A TECHNIQUE DRIVEN Blog dedicated to mastery of surface design techniques. First we dye, overdye, paint, stitch, resist, tie, fold, silk screen, stamp, thermofax, batik, bejewel, stretch, shrink, sprinkle, Smooch, fuse, slice, dice, AND then we set it on fire using a variety of heat tools.

Thursday, March 21, 2013

MY Favorite Tools/Aids

I thought I'd take this opportunity to weigh in on the favorite tools discussion. I have a few tools (besides those already mentioned) I use all the time. I'm not sure I really consider all of these to be tools; some I would consider to be aids.

As I've gotten older, I have more problems with my eyesight. I find that the light I have available is never enough. I really depend on the extra light provided by my “Bendable Bright Light” I have attached to my sewing machine.

The “Bendable Bright Light” is a small LED light that attaches to the side of my sewing machine with double-sided 3M adhesive. It puts out a bright light that can be directed exactly where it is needed. It eliminates the need to bring an additional lighting source when I go to a retreat or workshop. It is advertised that the product will last for 100,000 hours. No batteries are involved; you plug it in. When I first saw the “Bright Light” advertised, I thought it was too pricey. (You will pay anywhere from $30-$50 for this product.) I haven’t regretted the purchase a minute, though; I have trouble sewing without one now. An additional mounting kit that enables the “Bendable Bright Light” to be moved from machine to machine (if you use more than one) is available for purchase. The kit will cost somewhere between $8-$10.

I also would have a hard time doing without my Tutto luggage. I own the large-sized Tutto for use with my Janome 6500. (My Bernina 1260 will fit in it too.) I LOVE this bag. I had previously purchased a bag to transport my machine, but I wasn’t very happy with it. It was hard to pull and hard to maneuver through doors and around objects. The Tutto is a different story. It is very easy to pull (even when loaded down with a heavy machine).

For transporting a sewing machine, I like the Tutto for the following reasons:
1. four wheels make the bag easier to maneuver and cause less stress on my back and arms

2. the padded U-shaped pull bar (which is attached to both sides of the luggage’s metal frame) and the location of the wheels make the bag more stable when moving it

3. it is light weight

4. there is ample storage space for the machine’s knee lift, foot pedal, power cords, extension cords, and a book or two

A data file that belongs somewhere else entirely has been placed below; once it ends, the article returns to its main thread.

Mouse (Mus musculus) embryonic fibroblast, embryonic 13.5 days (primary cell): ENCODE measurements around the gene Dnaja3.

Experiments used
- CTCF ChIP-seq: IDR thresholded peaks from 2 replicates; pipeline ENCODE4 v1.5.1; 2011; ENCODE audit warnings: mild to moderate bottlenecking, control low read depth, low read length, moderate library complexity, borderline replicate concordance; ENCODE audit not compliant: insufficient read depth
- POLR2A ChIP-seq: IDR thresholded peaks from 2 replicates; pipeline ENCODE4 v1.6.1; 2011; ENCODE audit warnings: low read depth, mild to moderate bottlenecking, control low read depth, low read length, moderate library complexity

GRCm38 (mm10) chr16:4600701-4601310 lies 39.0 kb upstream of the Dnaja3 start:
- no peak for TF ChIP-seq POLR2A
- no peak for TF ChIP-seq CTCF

5. it folds to about 3” in width for easy storage when not in use

6. there are extra pockets on every side of the bag for carrying miscellaneous items

7. there is an “accessory” bag (I think they may call it a serger bag.) available that can be strapped to this bag providing all the space needed for the “stuff” necessary for a weekend retreat

The “accessory” bag can be attached to the Tutto luggage. This bag can hold a tremendous amount of quilting-related “stuff.” Before I had my Tutto, I had boxes and bags of retreat supplies; it took many trips to unload my car. With the Tutto and the accessory bag, I make one trip. Everything I need will fit into these two pieces of luggage.

When I want to mark quilting designs (or any other temporary mark) on my fabric, I absolutely LOVE the Bohin mechanical marking pencil.

The “lead” available for the pencil is made of a waxy chalk. It adheres to the fabric long enough to quilt the design, but it is easy to remove when I am finished quilting. The mechanical pencil includes an eraser which actually works to remove the chalk if you make a mistake or change your mind. The chalk refills come in several colors; I know these colors are available—white, gray, green, and yellow (there may be more). This pencil is very easy to mark with making a nice thin (0.9 mm), smooth line on the fabric. The Bohin mechanical pencil costs around $12 with refills costing around $6. The only con I have found is that when the lead gets to be about 1/2 inch long, the pencil won't mark. You can't keep the lead from pushing back up into the barrel when you try to make a mark. I think this is a big waste of lead, and it is very annoying. I'm hoping new models will correct this problem.


Last, but not least, is a porcupine quill. I use the quill to hold my fabrics in place when I am piecing. I don't do a lot of pinning because I find that the quill does a fabulous job of holding the pieces together.

As you can see, there is a VERY sharp end. That is the end I use to "pin" my fabrics together as they go under the presser foot of my machine. These quills are not real easy to find, so I buy one or two whenever I see them.


  1. You can buy porcupine quills? And here I thought I had seen it all (smile). I DO love the big bright light. I have a huge Ott light and two 100 watt Fluorescent goose-neck lamps but that little beauty points right at the business end of the sewing machine - must get one. Thanks for your well thought out post!

  2. Thanks! Now to catch a porcupine! lol

  3. I have the marking pencil and love it. Finally a GOOD white marker although I also have pink for whites. I also have the bright light in my wish list on A mazon for next month (possibly)or soon!!

  4. I have a porcupine quill that a friend sent me and I LOVE it!

  5. Ok now this is way cool!! I have LOTS of porcupine quills. Purchased them a few years ago because I thought they were awesome and figured I would use them in some art project someday! Well...now I have a different use for at least ONE of them!! And since I've aged just a tad...I'm finding lighting on my work SOOOO important. This little light just might have to go on my wish list!!


Although this blog is no longer active, we will get your comments so please feel free to share them.